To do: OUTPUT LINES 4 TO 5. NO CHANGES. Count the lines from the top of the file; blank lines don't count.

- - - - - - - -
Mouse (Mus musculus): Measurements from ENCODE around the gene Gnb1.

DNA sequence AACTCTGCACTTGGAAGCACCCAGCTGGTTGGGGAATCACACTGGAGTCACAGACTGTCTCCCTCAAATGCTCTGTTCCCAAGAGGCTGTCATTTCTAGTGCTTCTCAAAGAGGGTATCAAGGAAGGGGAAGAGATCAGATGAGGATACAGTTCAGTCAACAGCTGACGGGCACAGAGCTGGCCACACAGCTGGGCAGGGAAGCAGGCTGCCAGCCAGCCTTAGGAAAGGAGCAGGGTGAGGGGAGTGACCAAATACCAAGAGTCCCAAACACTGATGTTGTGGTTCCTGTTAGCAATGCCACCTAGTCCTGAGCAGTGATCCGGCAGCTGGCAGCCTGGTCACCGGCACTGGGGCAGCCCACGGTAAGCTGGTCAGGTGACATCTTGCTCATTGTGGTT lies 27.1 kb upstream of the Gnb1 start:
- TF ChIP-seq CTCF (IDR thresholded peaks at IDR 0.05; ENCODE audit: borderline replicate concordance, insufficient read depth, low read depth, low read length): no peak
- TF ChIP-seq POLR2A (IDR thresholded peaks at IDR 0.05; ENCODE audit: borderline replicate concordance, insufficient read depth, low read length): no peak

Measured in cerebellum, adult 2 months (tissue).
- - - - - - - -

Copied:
- TF ChIP-seq POLR2A (IDR thresholded peaks at IDR 0.05; ENCODE audit: borderline replicate concordance, insufficient read depth, low read length): no peak

Measured in cerebellum, adult 2 months (tissue).